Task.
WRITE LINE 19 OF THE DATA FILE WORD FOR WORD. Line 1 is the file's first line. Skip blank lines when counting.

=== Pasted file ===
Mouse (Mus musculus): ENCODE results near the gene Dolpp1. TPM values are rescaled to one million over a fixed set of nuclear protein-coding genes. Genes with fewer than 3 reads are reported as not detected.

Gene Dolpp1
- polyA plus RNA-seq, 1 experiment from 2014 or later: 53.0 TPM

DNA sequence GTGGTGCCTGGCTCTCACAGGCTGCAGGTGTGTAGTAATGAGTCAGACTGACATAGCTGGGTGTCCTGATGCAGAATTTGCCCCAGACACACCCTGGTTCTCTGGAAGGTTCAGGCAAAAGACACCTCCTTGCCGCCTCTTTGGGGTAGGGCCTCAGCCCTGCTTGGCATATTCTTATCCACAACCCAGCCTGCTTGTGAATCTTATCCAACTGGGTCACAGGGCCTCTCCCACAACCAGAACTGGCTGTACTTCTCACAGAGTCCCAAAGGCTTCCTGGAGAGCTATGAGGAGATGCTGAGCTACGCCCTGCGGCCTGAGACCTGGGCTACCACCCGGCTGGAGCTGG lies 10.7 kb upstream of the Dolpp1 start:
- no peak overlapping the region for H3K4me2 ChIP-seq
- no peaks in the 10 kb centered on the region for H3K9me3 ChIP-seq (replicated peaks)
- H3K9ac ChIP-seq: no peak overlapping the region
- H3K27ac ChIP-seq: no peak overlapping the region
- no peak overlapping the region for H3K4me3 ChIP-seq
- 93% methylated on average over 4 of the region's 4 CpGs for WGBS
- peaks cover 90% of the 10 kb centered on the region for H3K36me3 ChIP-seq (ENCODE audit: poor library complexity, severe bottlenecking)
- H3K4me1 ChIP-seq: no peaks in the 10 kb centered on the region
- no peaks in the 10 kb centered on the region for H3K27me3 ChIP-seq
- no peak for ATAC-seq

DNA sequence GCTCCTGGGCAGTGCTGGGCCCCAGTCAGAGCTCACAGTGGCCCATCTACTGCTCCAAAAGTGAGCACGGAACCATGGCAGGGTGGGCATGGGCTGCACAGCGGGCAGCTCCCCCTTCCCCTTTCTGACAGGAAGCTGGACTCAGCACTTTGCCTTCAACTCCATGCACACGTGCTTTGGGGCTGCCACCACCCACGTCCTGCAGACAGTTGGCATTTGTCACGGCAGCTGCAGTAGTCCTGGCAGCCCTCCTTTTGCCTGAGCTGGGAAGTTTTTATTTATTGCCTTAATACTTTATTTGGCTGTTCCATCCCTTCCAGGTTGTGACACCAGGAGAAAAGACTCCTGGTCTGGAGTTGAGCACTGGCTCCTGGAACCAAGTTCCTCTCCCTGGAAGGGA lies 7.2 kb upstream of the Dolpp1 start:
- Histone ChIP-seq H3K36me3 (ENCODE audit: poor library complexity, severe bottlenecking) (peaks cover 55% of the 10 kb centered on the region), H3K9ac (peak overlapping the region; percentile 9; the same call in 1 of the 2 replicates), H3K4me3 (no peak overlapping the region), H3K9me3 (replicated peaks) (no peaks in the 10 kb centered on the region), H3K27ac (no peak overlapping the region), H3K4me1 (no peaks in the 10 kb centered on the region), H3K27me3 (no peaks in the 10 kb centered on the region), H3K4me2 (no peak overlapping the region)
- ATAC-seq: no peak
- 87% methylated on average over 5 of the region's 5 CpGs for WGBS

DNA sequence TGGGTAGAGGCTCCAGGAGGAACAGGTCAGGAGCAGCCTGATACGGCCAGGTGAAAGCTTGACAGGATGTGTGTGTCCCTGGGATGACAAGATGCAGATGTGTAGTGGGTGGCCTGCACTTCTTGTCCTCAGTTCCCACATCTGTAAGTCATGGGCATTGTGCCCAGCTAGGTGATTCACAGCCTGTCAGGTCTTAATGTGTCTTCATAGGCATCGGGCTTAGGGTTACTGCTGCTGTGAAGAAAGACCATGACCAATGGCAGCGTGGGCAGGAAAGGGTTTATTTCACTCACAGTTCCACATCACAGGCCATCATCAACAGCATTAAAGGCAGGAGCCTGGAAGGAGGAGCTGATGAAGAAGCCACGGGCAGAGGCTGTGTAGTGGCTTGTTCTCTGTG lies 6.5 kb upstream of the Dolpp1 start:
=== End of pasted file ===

DNA sequence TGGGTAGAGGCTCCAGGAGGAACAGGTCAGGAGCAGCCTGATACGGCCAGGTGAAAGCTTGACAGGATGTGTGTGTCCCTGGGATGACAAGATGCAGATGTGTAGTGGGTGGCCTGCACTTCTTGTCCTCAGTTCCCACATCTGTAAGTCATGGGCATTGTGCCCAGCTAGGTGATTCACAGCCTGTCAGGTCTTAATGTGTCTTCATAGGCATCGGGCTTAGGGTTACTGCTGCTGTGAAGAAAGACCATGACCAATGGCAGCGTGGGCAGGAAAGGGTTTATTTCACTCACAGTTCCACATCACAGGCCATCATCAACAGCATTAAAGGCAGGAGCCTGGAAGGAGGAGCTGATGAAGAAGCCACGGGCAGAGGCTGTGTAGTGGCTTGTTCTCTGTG lies 6.5 kb upstream of the Dolpp1 start: